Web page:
Monday, January 21, 2013

Using Badges in the Classroom

Since the start of the new calendar year I have been experimenting with using badges in the classroom to acknowledge student achievement. I have long been intrigued by badges as a way to codify accomplishments that might not otherwise appear on a student report card. In addition, I see badges as a way to personalized goal setting with students and help students at all levels continue to improve and achieve.

At first I looked at Edmodo as the mechanism for awarding badges. This seemed like a natural first step since we use Edmodo extensively with our 6th-8th graders in our iPad 1:1 environment. However, using Edmodo for this was awkward and clunky. Coincidentally, before Christmas I was pointed to a new service called ClassBadges. As I worked with this site I became much more comfortable with using this with students.

 ClassBadges has a simple account set up and allows me to create as many badges as I want, complete with descriptions. There are also many pre-created images for badges, so it is easy for me to find icons which fit for awards. Here are some examples of badges I have created:

As I have worked with ClassBadges, here are some successes, questions, and considerations I have encountered:

  • I would love for ClassBadges have the capability to set up parent codes, similar to what is available in Edmodo, to share student accomplishments with parents.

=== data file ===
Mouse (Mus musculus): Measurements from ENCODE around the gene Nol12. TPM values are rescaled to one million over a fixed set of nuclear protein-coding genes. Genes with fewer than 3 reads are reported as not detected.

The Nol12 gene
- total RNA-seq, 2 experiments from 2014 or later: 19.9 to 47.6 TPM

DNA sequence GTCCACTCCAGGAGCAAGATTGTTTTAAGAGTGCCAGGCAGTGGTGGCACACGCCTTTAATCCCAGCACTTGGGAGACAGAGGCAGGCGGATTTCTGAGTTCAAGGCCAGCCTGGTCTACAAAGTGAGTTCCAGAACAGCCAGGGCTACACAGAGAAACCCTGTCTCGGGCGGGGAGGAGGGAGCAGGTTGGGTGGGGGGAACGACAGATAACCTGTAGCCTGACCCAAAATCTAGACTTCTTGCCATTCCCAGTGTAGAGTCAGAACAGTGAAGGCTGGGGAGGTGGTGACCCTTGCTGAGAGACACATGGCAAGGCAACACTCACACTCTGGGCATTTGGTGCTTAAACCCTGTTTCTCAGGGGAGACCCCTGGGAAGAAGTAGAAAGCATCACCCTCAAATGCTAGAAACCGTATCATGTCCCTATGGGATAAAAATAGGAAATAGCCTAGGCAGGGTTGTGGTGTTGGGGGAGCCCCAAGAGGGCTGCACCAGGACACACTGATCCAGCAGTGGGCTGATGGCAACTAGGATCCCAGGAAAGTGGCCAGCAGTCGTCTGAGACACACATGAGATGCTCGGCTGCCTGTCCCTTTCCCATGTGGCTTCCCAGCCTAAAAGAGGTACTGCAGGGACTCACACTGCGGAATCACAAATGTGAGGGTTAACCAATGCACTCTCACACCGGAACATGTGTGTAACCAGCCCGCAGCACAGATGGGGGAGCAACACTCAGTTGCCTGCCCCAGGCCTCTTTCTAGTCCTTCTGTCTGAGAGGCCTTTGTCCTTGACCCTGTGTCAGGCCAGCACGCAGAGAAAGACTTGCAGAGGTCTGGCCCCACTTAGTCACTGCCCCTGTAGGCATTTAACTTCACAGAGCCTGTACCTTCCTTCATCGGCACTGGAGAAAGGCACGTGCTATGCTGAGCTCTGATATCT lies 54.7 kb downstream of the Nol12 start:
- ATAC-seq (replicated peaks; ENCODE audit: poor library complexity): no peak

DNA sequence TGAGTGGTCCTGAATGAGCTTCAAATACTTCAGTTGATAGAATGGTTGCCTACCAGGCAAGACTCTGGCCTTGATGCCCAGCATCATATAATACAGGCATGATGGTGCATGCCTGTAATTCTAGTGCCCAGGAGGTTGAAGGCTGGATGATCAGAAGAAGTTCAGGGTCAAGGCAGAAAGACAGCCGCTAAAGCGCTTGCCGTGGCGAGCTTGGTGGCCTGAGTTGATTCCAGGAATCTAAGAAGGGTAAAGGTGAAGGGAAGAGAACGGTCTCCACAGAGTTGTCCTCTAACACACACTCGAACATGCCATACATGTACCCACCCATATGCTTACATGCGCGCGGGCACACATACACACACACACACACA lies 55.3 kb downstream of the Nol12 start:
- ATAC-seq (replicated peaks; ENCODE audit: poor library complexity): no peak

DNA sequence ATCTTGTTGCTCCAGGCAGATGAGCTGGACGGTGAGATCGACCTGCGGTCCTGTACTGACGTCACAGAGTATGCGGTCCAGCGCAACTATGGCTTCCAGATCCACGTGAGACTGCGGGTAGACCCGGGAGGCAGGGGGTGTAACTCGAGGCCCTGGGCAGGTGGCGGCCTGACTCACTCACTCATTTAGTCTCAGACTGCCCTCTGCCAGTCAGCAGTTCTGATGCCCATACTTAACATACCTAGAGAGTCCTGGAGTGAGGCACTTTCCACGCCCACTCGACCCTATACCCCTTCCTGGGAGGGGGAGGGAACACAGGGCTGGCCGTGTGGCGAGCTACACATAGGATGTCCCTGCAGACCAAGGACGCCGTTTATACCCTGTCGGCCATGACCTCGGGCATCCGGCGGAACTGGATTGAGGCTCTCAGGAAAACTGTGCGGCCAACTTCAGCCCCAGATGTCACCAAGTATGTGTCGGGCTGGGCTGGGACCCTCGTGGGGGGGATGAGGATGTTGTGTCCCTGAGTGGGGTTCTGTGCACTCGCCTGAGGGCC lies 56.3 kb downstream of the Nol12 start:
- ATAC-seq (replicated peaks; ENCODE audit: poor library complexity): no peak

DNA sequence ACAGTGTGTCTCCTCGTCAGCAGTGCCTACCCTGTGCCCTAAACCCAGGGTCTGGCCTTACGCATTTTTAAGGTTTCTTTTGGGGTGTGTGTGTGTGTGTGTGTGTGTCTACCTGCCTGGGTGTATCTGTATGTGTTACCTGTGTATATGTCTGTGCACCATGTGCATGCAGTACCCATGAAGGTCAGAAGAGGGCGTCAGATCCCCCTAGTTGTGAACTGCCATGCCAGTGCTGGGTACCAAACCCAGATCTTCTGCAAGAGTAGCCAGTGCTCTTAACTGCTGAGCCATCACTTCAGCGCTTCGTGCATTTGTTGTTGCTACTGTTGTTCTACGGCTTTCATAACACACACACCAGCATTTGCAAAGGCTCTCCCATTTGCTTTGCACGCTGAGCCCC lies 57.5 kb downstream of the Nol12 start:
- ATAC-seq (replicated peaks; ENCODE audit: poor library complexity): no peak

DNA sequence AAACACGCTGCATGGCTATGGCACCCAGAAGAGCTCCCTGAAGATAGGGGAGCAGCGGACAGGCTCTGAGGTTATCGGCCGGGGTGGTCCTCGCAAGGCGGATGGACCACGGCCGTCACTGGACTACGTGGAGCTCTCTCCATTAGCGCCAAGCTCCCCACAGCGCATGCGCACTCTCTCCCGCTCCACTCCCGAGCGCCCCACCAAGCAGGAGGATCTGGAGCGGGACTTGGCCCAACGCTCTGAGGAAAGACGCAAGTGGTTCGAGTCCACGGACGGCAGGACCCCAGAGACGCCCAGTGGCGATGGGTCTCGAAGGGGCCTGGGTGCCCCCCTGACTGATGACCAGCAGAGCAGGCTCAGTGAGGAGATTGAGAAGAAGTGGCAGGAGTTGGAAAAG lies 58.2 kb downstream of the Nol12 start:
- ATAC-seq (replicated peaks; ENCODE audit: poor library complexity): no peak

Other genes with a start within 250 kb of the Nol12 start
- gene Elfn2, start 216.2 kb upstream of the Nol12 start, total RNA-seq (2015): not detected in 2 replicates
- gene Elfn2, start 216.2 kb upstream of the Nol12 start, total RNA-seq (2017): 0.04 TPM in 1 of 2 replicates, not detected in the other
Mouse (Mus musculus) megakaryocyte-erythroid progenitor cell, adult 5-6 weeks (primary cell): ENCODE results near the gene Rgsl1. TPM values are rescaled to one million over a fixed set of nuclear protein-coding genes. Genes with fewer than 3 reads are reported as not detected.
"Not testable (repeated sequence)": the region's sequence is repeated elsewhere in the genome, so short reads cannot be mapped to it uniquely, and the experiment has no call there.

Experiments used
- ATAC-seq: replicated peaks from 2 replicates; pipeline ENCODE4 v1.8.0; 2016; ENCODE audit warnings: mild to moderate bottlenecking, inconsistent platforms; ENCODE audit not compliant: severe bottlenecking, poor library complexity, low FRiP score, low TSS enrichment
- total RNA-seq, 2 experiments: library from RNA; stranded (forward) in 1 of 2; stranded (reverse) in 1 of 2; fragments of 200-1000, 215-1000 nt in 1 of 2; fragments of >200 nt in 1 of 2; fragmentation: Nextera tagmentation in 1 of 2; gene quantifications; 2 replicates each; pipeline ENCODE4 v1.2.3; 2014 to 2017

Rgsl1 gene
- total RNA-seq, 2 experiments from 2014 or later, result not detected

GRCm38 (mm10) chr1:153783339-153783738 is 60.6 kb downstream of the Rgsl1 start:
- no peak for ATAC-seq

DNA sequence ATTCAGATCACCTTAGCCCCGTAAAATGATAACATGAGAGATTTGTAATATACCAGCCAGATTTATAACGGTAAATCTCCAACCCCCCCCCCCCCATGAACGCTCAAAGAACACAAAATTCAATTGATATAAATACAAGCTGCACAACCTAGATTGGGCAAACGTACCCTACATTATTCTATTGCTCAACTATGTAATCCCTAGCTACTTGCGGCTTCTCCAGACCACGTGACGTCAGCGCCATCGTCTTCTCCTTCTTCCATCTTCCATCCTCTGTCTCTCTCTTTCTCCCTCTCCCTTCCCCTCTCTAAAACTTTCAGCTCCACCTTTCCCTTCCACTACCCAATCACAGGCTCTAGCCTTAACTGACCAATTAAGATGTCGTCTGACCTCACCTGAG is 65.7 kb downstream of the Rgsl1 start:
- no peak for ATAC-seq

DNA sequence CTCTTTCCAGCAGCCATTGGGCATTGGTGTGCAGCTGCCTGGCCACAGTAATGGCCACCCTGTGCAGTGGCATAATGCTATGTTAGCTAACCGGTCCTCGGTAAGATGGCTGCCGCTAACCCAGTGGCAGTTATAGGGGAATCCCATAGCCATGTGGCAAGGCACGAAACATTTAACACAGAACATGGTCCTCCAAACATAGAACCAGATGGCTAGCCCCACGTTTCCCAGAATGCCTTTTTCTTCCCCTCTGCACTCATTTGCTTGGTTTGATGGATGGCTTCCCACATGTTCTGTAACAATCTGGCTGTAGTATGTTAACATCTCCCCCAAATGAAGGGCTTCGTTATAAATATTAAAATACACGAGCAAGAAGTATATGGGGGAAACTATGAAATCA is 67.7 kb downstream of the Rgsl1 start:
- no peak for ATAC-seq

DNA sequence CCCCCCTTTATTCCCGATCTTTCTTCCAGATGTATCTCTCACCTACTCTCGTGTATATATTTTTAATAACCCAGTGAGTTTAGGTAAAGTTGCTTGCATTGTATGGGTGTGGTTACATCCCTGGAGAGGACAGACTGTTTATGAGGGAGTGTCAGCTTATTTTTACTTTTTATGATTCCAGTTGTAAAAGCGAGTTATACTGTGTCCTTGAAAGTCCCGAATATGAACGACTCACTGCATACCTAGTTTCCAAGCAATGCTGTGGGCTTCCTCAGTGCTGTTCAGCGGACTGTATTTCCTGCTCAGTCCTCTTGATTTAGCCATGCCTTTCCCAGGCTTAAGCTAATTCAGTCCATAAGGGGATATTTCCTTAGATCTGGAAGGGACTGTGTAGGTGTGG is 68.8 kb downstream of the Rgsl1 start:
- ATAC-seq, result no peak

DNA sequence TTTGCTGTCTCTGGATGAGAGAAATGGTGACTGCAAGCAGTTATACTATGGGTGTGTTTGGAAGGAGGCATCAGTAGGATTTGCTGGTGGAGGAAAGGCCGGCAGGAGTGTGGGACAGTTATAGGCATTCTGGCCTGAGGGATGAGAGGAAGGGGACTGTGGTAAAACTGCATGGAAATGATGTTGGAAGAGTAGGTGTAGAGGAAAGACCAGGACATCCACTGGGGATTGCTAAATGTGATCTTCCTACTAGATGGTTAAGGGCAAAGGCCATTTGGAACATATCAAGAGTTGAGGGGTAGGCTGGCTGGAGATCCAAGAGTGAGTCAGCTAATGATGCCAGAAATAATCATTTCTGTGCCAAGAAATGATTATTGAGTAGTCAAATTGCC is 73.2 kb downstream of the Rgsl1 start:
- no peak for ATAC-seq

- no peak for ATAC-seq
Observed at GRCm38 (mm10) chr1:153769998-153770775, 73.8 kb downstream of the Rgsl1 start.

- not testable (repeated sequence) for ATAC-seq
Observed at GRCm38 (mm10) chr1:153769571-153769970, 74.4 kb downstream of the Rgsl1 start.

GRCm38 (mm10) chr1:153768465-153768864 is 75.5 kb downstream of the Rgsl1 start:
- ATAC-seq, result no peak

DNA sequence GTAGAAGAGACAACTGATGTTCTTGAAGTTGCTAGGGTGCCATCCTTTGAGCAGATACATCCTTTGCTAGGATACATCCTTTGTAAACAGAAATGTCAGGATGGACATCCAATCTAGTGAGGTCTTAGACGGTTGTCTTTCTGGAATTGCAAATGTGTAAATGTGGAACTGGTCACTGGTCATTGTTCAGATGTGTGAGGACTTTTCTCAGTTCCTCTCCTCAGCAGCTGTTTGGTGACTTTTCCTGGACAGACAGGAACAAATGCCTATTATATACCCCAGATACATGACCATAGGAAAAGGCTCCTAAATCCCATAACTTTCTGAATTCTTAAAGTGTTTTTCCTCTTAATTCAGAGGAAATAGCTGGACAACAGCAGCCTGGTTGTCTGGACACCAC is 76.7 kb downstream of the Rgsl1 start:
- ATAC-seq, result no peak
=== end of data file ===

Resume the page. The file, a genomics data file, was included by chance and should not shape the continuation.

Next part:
• The ClassBadges interface is clean and usable, which makes creating and awarding badges quick and easy.
  • It would be great if ClassBadges provided the tools for teachers to create and share their own badge designs. Apparently this feature is planned but not yet rolled out.
  • I created several initial badges but allow students to suggest badges they would like to see. This has proven to be an excellent motivator for students who regularly contact me with badge ideas.
  • Right now I have no set standard for the awarding of badges. The only requirement I have is that I must have confidence that students are able to replicate the skill each time they submit work. I will not award a badge unless I believe that students are doing this.
  • Students must request badges from me and point to the work which shows mastery of the skill.
  • As of now, I have no scheme for including badge awards as part of a formal grade. These badges are for use for understanding student improvement when speaking with parents and colleagues. However, I am open to using them for more formal assessments as we grow with the program.
  • I likely have a lot of communication work to do with parents to help them better understand the purpose of the badges and how these help mark specific achievements of their students. This process is in its infancy.
  • The analyzing of work and awarding of badges is a time-consuming process. It is also mentally challenging. However, it also helps me better know the academic strengths and weaknesses of my students than ever before.
  • Badges work well when flipping the classrooms since there is more time to personally monitor student work.
Have you attempted to used badges for education? If so, share your experiences as a comment to this post.

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